Black Film Collectives: Then and Now exhibition
Image: Dreaming Rivers, 1988. Dir: Martine Attille. LUX.
Black Film Collectives: Then and Now
Curated by Anthony Andrews of We Are Parable in partnership with LUX, BFI and The June Givanni Pan African Cinema Archive 



This exhibition celebrated Black History Season at Swiss Cottage Gallery from 5 Oct - 19 Nov 2020. You can scroll down and click through to see the exhibition here.
Gallery_Wide shot
About the exhibition
This exhibition documents the lineage and impact Black Film Collectives had by displaying some of the work that was produced, as well as the archived materials that supported the release of the films. We do not have the space or indeed, time, to truly delve into the wider impact this work has had on future generations of Black filmmakers, but my hope is that this exhibition is viewed as a condensed introduction to films that have significantly contributed to the canon of Black British Cinema.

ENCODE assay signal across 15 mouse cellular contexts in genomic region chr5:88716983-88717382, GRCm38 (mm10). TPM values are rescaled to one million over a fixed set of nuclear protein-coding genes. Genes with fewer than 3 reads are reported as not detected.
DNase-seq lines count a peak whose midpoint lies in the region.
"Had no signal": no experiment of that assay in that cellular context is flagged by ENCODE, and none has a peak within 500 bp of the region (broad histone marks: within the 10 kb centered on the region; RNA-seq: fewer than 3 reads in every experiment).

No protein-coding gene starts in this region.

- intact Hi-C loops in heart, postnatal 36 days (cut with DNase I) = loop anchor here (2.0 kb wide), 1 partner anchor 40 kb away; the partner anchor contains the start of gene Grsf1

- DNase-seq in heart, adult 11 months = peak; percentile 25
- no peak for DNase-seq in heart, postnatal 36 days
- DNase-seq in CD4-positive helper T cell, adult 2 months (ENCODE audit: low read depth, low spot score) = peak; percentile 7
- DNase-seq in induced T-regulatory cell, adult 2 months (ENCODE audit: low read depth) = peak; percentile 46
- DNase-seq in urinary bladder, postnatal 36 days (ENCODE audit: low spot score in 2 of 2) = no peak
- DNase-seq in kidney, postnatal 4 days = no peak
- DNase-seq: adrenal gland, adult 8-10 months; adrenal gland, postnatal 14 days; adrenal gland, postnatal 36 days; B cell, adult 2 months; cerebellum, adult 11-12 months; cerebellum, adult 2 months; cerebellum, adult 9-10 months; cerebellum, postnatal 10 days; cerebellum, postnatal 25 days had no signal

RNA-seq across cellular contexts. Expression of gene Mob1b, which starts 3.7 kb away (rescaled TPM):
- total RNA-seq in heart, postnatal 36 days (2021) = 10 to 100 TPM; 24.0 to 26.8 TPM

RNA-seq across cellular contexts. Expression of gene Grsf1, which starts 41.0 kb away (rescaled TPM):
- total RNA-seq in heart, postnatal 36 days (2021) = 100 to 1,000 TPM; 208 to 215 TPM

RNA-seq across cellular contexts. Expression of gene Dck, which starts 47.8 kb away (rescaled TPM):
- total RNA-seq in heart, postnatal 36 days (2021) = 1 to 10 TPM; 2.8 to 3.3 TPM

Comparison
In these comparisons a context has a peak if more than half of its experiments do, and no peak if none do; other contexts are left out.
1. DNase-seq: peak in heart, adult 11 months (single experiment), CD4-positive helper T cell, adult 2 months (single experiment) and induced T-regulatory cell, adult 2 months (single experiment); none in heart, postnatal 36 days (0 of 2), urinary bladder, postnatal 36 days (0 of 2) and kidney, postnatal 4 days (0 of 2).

Since co-founding We Are Parable in 2013, I have been interested in learning more about the history of Black British Film, especially from the 70s and 80s and curating this exhibition has shown me how the themes raised in seminal work such as “Handsworth Songs”, “Territories”  and “Dreaming Rivers” are still as prevalent as they have always been.


Anthony Andrews, Curator 

September 2020
Image: from The People’s Account, 1985 by Milton Bryan
Click here to read Anthony’s words about Black film collectives of the 1980s and 90s.

Image: from The People’s Account, 1985 by Milton Bryan
Image: poster from collection of June Givanni Pan African Cinema Archive
Click here to see what was in the exhibition

Image: poster from collection of June Givanni Pan African Cinema Archive